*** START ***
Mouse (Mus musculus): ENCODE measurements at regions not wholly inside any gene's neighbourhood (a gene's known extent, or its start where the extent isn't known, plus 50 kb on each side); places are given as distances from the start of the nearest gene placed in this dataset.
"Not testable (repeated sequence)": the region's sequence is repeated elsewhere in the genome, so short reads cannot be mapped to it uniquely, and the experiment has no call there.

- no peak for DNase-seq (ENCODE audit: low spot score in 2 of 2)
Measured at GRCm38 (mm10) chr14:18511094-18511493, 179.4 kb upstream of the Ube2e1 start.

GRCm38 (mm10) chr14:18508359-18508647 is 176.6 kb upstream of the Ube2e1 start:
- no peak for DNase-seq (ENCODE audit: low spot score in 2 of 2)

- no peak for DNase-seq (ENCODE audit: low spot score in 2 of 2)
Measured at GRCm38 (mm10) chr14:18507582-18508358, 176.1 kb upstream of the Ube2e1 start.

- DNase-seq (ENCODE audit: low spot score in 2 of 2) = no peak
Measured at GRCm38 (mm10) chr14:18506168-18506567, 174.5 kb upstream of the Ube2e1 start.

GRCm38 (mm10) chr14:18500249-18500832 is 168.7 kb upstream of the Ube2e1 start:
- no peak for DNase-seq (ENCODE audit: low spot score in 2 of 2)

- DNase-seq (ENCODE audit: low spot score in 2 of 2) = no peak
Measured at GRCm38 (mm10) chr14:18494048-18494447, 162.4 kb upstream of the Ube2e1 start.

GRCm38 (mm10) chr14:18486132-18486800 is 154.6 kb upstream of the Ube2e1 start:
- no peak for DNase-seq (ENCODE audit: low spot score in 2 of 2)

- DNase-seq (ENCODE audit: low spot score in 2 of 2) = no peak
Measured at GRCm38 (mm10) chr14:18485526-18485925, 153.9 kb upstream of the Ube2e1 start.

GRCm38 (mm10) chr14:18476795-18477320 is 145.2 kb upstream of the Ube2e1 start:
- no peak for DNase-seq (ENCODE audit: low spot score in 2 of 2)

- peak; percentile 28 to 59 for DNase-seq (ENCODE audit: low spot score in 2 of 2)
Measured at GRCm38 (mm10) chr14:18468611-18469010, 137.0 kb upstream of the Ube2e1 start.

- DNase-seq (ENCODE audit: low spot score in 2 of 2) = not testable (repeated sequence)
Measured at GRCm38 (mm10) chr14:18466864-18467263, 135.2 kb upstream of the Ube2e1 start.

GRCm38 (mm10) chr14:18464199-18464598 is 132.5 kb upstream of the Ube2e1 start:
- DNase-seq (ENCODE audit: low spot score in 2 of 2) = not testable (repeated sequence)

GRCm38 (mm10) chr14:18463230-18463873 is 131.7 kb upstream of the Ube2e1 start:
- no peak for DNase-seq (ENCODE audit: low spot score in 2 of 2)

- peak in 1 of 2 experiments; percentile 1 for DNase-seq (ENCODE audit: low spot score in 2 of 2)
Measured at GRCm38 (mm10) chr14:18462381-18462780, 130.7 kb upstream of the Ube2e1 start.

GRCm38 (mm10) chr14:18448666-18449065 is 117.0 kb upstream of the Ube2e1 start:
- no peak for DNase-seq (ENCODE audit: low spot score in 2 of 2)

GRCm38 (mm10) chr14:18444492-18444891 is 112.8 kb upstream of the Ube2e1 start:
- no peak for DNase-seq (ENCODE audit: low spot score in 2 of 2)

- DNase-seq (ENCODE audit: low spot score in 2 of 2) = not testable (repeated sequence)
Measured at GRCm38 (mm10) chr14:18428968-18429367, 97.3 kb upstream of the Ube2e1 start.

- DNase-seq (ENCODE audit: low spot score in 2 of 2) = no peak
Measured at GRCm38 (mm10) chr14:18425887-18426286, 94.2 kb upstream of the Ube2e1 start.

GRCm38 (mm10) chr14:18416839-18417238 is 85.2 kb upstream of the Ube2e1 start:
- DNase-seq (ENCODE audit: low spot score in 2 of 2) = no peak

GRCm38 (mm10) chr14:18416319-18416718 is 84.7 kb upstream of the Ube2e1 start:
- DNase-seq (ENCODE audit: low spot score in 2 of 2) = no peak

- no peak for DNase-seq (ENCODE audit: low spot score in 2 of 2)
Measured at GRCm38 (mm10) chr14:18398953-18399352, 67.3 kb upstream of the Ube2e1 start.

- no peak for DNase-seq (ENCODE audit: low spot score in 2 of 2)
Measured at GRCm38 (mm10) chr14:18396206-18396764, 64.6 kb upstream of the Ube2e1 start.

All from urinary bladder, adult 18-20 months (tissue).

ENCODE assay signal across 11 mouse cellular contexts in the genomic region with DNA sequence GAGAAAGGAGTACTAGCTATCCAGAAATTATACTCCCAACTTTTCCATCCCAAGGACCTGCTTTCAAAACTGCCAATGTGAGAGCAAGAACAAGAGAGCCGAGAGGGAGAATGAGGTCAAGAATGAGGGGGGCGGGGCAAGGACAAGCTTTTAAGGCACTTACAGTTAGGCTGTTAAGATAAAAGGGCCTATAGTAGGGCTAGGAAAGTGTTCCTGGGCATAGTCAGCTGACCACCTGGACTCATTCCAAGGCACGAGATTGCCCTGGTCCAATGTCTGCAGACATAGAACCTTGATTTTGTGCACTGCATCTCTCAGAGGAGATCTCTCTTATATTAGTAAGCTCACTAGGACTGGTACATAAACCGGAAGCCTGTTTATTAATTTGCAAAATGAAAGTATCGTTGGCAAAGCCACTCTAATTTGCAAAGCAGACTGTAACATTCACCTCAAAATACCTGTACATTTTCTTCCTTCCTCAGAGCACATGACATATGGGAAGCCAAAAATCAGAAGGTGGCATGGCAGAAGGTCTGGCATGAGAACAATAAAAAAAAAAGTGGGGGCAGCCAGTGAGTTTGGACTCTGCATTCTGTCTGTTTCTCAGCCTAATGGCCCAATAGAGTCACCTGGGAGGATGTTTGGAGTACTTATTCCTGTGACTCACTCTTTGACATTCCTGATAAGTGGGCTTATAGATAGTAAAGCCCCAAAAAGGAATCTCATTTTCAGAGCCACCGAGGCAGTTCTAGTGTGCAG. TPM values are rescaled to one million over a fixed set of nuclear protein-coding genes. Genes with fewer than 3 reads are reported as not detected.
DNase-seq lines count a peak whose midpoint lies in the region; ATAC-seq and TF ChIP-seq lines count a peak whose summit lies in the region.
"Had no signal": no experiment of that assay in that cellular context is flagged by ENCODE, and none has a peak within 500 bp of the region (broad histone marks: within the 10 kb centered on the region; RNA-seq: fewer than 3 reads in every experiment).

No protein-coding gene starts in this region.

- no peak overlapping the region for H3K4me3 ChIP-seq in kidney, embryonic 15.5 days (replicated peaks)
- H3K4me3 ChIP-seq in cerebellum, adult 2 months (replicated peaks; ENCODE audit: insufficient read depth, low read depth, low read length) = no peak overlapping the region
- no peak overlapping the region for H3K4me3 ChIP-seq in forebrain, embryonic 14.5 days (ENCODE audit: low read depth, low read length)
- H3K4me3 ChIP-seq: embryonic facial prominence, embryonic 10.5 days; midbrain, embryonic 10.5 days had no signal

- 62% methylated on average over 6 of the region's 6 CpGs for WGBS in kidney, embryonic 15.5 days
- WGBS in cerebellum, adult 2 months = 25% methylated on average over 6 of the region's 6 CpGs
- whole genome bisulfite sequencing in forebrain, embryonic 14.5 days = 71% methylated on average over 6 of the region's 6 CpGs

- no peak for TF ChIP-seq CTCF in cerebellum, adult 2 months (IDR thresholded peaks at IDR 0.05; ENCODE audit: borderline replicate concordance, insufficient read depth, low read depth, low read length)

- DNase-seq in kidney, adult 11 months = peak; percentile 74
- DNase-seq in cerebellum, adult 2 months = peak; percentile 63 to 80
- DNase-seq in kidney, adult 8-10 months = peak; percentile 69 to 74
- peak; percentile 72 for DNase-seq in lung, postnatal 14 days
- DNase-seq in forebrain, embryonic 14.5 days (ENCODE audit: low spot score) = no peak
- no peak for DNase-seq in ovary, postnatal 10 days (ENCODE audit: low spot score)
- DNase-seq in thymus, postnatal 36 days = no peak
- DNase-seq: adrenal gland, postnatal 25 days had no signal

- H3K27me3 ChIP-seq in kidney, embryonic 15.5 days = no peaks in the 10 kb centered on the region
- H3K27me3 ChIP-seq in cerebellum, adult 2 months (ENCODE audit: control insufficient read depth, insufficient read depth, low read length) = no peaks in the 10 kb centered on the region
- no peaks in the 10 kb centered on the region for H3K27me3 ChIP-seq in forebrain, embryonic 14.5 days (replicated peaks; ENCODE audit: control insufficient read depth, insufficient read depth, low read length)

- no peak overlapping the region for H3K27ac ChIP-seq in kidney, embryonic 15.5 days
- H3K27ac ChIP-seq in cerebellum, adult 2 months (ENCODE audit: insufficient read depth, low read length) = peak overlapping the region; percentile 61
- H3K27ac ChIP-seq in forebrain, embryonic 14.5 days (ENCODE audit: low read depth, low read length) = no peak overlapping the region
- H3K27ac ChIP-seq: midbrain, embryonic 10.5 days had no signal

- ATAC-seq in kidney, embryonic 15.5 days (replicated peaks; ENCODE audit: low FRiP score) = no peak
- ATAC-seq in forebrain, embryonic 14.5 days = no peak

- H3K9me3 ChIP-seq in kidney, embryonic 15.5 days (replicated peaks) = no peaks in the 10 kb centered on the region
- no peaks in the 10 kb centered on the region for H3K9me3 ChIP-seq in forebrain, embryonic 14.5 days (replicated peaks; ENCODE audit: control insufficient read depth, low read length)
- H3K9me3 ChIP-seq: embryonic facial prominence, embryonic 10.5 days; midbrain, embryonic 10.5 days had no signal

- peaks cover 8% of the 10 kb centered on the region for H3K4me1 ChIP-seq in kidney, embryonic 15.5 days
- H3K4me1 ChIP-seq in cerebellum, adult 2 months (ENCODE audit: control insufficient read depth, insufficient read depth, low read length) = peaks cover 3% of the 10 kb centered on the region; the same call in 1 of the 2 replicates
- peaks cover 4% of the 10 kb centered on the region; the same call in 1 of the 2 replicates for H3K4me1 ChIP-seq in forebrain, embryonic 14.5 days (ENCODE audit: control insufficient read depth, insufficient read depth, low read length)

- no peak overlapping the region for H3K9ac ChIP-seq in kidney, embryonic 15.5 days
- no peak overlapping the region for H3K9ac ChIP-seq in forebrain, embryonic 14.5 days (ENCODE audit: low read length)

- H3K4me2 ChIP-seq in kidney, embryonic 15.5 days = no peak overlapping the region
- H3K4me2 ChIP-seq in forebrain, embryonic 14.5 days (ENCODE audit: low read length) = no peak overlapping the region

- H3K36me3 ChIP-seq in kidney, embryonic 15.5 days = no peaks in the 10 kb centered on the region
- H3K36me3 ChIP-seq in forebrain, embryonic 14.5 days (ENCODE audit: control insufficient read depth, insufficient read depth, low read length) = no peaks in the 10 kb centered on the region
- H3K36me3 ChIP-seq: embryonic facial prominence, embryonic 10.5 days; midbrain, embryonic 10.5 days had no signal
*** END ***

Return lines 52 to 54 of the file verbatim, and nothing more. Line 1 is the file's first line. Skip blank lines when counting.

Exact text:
- no peak overlapping the region for H3K4me3 ChIP-seq in kidney, embryonic 15.5 days (replicated peaks)
- H3K4me3 ChIP-seq in cerebellum, adult 2 months (replicated peaks; ENCODE audit: insufficient read depth, low read depth, low read length) = no peak overlapping the region
- no peak overlapping the region for H3K4me3 ChIP-seq in forebrain, embryonic 14.5 days (ENCODE audit: low read depth, low read length)